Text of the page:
What is the best way of reading John’s gospel in Greek? From P66 of course. Even the spelling mistakes are divine, except when they aren’t.
I was considering the political risk in running a business within a certain formerly democratic state when my eyes fell on John 4:36-37 in this most ancient document …
Ὁ θεριζων μεισθον λαμβανει και συναγει καρπον εις ζωην αιωνιον· ϊνα ὁ σπιρων ὁμου χαιρη και θεριζων·
Εν γαρ τουτω ὁ λογος εστιν αληθινος ὁτι ἁλος εστιν ὁ σπειρων και αλλος ὁ θεριζων·
Added rough breathings and capital letters.
The reaper receives payment and collects the fruit unto generations of life, so that the sower can rejoice like the reaper.
For in this, the word is genuine that: “A salty one there is who sows and another who reaps”.
The difference between P66 and other manuscripts is a λ — αλος ‘salty’ vs αλλος ‘another’. Now salt was used by the ancients, patriarchs and kings, to enter agreements. They would eat salt together. If we trust in laws and agreements we will be more likely to sow in the sense of investing, but not particularly likely to reap as Isaiah 65:21-22 hints.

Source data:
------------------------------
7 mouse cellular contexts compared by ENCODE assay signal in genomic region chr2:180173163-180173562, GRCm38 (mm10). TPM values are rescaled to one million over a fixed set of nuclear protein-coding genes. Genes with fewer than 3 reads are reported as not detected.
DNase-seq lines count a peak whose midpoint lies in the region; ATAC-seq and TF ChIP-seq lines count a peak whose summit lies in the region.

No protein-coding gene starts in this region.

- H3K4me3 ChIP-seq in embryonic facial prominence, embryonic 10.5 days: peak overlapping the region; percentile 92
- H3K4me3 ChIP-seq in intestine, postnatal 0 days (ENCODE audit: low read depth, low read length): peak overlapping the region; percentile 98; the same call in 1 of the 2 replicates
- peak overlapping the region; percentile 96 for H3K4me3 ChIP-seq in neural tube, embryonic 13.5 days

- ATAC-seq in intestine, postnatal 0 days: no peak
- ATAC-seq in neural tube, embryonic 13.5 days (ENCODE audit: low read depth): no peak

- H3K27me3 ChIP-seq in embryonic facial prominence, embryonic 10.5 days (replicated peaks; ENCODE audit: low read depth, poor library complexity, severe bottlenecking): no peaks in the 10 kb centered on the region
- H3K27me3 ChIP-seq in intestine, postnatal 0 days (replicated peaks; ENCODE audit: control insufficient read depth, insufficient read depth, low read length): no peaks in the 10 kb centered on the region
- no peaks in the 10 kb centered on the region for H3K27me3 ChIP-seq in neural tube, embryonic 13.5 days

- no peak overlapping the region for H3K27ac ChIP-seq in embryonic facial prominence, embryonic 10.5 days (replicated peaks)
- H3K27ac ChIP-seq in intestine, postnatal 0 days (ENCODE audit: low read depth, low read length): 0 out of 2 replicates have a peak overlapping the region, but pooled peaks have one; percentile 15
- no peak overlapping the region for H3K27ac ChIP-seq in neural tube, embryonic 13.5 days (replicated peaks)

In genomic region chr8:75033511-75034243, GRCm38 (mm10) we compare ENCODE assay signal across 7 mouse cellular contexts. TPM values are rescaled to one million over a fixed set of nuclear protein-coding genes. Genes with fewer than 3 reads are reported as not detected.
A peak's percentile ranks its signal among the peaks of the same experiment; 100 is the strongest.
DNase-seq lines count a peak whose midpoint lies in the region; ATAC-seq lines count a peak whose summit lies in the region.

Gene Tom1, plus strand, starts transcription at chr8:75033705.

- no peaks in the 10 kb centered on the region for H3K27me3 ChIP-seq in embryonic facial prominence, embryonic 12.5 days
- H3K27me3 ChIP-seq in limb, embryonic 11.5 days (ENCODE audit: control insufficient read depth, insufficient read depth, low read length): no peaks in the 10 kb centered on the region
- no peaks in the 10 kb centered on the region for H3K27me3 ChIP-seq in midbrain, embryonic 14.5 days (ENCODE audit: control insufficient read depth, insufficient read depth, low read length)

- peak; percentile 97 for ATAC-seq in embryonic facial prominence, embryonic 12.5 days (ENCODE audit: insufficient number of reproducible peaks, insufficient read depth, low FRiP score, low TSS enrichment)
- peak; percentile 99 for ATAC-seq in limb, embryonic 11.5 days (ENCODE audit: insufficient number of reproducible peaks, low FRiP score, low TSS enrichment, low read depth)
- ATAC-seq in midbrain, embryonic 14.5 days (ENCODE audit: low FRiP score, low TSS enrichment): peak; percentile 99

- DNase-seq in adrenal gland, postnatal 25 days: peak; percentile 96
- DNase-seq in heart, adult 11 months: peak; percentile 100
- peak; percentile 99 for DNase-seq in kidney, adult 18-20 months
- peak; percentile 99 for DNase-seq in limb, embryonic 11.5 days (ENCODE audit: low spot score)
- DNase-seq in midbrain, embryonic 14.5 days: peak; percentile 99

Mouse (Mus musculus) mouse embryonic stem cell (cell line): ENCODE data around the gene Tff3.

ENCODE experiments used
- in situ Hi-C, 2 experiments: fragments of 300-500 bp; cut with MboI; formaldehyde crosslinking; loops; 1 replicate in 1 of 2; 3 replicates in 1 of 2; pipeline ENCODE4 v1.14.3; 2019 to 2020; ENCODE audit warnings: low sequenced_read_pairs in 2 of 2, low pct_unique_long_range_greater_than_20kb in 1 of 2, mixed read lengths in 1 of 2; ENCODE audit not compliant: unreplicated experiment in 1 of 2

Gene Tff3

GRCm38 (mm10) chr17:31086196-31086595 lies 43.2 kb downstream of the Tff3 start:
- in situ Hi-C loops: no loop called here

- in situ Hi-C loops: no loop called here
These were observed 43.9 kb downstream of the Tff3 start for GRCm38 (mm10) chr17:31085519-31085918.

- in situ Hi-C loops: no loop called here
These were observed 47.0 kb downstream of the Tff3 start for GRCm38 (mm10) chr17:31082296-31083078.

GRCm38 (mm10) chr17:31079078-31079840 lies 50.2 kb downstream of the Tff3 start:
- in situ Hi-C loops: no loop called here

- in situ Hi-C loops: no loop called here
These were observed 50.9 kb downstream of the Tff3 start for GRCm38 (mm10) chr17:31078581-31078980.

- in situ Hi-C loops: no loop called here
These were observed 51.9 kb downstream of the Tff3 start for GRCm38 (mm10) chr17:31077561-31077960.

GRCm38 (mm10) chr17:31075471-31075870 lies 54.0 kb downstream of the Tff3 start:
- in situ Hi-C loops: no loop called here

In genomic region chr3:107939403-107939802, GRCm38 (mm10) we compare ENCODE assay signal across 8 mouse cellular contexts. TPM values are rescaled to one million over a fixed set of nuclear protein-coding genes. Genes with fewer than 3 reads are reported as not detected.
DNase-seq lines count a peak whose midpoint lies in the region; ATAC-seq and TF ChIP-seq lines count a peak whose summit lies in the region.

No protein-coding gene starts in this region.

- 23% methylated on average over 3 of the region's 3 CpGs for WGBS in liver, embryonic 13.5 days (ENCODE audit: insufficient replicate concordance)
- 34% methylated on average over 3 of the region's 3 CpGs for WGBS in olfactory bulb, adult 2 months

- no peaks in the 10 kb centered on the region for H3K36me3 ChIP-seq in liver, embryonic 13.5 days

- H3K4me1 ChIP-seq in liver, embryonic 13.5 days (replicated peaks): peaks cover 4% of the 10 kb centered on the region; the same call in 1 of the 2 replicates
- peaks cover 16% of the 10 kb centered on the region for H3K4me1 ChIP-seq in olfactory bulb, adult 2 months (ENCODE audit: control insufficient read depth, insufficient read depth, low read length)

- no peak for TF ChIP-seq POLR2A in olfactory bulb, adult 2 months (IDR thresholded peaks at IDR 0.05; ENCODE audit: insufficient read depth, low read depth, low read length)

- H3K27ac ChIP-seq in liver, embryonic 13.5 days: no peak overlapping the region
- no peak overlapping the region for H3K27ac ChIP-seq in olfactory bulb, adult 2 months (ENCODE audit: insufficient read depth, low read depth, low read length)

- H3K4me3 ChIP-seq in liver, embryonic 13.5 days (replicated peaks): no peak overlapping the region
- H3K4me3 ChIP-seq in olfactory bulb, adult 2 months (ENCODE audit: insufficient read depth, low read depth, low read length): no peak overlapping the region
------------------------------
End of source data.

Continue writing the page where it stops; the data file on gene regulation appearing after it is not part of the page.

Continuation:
But what if this is not about investment? Salt was used in Israel to flavour sacrifices. But a sacrifice wouldn’t rejoice would it? Perhaps it would if it weren’t sacrificed, like Isaac in Genesis chapter 22. Otherwise it’s surprisingly hard to find people on the street who rejoice because they haven’t been sacrificed recently. It is also a bit challenging to find an article about chanterelles which mentions how to sow them and not just how to eat them.
In a sense reaping and sowing are opposite actions. When it comes to wheat or chanterelles, sowing is more enriching for a third party. When it comes to human souls, reaping is so much more essential for the survival of mankind and mother earth, so if you are somewhat old and there is room in your heart, why not accept a disciple?
By the way, the usual text says: “There is one who sows and another who reaps.”